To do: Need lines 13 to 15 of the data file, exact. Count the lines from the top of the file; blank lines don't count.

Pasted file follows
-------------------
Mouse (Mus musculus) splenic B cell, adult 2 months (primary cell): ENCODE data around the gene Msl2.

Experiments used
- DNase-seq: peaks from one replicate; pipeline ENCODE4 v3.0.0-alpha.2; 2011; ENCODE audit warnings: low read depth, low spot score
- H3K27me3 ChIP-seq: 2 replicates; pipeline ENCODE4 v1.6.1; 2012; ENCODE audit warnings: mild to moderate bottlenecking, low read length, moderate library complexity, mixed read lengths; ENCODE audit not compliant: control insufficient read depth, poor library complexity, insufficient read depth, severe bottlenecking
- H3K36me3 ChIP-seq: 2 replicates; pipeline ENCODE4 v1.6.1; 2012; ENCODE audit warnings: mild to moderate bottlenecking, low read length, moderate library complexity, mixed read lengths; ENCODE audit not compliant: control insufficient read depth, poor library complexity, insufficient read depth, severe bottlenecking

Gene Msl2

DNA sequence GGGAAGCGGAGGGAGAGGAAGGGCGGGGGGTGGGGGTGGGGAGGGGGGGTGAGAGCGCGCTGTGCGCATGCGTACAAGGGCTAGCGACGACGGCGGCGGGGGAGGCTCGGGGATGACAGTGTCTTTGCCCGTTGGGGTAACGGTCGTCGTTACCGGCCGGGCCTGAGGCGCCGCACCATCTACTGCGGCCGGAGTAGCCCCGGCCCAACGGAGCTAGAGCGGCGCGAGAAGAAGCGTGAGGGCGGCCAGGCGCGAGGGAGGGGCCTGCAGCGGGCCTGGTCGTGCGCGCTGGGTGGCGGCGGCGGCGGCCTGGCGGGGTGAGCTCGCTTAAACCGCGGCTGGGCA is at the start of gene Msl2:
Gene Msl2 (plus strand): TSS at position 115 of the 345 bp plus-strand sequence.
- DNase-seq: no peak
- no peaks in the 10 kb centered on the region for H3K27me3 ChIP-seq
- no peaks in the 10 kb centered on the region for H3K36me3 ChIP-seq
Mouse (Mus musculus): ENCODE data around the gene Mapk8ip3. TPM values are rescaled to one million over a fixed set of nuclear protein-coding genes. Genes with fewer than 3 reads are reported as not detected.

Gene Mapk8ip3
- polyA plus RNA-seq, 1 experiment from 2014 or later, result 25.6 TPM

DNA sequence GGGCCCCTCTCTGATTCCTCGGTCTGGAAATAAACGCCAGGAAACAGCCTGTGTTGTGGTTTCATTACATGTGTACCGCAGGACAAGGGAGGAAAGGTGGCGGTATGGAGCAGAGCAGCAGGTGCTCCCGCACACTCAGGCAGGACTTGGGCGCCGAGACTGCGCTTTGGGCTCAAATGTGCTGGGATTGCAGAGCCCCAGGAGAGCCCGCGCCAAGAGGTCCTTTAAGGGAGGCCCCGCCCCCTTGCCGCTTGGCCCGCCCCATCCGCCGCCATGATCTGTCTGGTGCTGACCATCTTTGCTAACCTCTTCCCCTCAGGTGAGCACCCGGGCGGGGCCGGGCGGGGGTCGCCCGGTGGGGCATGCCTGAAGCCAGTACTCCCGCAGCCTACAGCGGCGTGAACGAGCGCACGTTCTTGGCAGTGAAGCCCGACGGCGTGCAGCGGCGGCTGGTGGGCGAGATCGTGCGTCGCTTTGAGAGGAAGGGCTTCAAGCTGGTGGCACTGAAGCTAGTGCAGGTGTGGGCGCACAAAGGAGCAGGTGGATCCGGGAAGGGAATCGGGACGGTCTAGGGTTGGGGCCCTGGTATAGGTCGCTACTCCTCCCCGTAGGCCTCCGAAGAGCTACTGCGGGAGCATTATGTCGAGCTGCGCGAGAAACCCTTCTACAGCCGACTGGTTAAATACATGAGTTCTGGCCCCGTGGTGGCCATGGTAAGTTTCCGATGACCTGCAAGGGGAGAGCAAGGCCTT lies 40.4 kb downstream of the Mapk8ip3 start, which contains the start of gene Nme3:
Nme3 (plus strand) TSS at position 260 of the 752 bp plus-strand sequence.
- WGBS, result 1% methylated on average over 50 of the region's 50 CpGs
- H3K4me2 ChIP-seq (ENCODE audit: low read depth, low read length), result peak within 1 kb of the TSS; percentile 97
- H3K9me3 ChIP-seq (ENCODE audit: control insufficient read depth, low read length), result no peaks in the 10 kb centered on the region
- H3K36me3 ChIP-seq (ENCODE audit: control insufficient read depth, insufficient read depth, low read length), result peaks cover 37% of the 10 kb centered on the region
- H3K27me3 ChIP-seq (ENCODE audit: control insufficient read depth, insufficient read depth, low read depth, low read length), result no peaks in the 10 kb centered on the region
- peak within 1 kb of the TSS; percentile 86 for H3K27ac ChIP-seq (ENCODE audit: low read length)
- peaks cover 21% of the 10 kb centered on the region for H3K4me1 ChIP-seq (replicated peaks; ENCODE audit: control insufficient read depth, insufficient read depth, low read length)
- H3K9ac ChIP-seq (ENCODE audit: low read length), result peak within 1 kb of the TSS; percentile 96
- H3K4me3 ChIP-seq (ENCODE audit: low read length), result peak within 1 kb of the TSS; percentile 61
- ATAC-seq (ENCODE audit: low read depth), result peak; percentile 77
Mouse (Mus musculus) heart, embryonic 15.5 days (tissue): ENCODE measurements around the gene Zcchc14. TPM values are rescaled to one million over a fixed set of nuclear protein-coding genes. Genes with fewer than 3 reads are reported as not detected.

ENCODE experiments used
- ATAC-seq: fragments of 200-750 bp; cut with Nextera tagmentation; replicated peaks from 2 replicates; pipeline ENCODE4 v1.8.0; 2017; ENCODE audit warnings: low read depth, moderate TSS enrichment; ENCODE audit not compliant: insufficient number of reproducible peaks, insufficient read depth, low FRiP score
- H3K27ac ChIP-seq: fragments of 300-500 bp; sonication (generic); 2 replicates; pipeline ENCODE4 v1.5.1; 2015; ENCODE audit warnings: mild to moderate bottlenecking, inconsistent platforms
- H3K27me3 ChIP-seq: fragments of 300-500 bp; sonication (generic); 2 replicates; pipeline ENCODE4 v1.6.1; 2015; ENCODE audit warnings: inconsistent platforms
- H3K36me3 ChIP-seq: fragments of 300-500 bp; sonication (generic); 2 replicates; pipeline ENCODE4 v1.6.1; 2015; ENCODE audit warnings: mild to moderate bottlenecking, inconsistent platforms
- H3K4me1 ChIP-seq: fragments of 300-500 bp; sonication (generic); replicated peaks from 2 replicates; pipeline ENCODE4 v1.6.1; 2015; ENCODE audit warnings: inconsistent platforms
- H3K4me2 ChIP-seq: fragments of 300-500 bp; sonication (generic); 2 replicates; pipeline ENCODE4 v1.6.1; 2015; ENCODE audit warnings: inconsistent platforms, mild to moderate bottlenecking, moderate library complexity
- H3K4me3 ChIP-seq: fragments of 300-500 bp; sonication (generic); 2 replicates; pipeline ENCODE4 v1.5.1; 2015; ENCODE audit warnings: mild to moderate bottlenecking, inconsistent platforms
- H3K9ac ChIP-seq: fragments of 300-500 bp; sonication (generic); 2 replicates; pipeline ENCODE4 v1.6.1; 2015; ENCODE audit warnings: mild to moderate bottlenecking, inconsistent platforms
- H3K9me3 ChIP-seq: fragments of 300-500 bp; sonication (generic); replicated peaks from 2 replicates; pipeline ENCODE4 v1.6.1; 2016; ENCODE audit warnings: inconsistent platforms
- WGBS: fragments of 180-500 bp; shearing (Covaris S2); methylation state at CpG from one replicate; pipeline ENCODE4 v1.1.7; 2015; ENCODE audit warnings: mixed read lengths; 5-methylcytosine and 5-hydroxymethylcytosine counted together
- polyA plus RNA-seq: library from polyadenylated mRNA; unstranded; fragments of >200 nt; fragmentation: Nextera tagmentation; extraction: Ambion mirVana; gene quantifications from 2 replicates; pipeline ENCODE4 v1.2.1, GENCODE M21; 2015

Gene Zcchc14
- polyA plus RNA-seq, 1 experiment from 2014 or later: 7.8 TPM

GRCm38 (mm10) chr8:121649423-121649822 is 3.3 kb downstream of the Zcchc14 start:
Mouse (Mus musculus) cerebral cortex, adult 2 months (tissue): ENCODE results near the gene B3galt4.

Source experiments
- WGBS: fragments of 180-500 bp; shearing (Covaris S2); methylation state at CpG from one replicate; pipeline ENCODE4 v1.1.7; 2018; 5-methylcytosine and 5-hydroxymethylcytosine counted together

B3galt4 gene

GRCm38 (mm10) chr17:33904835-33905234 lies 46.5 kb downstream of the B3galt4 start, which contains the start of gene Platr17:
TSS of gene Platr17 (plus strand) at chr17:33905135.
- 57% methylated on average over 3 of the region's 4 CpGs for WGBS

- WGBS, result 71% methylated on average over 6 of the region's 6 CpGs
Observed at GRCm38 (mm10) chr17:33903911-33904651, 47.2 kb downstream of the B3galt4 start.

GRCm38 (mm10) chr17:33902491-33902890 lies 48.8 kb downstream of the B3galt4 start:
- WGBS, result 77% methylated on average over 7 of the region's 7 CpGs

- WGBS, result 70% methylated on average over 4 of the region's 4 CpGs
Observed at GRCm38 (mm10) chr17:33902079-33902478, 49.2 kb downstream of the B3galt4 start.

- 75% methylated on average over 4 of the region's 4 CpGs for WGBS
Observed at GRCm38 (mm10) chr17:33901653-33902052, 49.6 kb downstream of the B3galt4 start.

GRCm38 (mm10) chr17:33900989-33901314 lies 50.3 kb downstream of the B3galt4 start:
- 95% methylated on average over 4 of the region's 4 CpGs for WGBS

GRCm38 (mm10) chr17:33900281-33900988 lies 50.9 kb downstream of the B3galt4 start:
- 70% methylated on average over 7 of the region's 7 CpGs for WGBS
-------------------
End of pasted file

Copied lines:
Gene Mapk8ip3
- polyA plus RNA-seq, 1 experiment from 2014 or later, result 25.6 TPM

DNA sequence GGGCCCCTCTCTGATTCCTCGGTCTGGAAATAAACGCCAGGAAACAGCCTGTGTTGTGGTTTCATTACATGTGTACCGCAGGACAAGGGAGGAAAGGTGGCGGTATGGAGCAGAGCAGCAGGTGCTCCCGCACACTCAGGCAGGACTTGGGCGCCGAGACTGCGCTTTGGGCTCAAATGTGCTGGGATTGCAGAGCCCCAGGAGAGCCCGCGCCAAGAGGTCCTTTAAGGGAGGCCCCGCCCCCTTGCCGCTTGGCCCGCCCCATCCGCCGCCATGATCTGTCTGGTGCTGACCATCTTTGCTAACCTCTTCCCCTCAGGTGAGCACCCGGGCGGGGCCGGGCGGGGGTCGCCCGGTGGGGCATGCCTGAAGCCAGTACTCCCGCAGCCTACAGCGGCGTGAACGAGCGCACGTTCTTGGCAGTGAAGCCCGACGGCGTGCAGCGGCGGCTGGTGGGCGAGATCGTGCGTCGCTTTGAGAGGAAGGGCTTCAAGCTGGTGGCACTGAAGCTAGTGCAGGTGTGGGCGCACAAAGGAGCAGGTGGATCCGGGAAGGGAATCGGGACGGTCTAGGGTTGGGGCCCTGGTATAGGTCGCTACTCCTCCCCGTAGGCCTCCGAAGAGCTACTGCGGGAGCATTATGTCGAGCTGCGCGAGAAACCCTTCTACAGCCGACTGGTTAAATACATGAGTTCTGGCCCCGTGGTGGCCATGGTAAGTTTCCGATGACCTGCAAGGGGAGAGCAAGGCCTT lies 40.4 kb downstream of the Mapk8ip3 start, which contains the start of gene Nme3: